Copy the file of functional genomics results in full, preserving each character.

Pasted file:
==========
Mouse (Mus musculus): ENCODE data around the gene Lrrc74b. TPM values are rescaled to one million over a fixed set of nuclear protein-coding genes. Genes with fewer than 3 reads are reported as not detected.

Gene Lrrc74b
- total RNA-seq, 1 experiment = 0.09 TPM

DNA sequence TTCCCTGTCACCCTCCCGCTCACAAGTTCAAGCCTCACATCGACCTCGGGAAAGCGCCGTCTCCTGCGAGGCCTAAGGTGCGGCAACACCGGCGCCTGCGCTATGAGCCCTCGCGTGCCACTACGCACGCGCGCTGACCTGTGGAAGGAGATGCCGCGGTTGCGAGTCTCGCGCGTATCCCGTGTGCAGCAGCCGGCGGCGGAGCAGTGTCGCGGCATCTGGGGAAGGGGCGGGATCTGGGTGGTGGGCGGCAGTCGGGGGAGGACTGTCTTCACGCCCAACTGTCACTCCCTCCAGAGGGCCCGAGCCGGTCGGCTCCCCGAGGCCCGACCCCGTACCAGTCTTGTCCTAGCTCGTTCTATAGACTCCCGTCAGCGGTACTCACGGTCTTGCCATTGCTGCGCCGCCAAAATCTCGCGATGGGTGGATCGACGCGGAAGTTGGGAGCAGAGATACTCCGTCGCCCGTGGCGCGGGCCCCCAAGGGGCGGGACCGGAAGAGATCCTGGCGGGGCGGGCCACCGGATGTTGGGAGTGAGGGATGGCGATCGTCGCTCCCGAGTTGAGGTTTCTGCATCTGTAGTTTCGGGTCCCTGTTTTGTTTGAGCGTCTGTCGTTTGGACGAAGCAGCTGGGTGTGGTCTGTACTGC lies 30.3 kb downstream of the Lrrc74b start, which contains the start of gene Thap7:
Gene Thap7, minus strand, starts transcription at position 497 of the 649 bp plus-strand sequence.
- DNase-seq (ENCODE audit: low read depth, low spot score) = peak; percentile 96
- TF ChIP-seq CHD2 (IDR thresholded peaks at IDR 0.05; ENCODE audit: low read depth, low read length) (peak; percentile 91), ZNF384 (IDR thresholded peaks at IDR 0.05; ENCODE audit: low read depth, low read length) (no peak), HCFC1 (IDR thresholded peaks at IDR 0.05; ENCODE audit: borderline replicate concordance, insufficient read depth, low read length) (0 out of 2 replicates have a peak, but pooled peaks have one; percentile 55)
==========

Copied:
Mouse (Mus musculus): ENCODE data around the gene Lrrc74b. TPM values are rescaled to one million over a fixed set of nuclear protein-coding genes. Genes with fewer than 3 reads are reported as not detected.

Gene Lrrc74b
- total RNA-seq, 1 experiment = 0.09 TPM

DNA sequence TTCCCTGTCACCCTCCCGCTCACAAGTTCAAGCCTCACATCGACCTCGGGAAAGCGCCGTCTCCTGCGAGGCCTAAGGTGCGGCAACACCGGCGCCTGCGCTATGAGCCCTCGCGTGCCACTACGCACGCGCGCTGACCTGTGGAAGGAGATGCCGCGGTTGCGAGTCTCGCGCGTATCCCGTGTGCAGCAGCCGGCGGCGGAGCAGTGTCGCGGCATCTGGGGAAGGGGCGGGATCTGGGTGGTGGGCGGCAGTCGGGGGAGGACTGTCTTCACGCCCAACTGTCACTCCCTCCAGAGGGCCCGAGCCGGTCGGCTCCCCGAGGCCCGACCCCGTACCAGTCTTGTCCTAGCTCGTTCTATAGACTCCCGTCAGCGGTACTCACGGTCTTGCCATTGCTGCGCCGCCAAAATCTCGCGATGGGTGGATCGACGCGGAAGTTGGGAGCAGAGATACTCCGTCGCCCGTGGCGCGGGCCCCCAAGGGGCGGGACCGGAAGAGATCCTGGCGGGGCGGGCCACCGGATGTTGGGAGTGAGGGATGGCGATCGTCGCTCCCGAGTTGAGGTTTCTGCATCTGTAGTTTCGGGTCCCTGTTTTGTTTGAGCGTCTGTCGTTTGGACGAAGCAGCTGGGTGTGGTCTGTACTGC lies 30.3 kb downstream of the Lrrc74b start, which contains the start of gene Thap7:
Gene Thap7, minus strand, starts transcription at position 497 of the 649 bp plus-strand sequence.
- DNase-seq (ENCODE audit: low read depth, low spot score) = peak; percentile 96
- TF ChIP-seq CHD2 (IDR thresholded peaks at IDR 0.05; ENCODE audit: low read depth, low read length) (peak; percentile 91), ZNF384 (IDR thresholded peaks at IDR 0.05; ENCODE audit: low read depth, low read length) (no peak), HCFC1 (IDR thresholded peaks at IDR 0.05; ENCODE audit: borderline replicate concordance, insufficient read depth, low read length) (0 out of 2 replicates have a peak, but pooled peaks have one; percentile 55)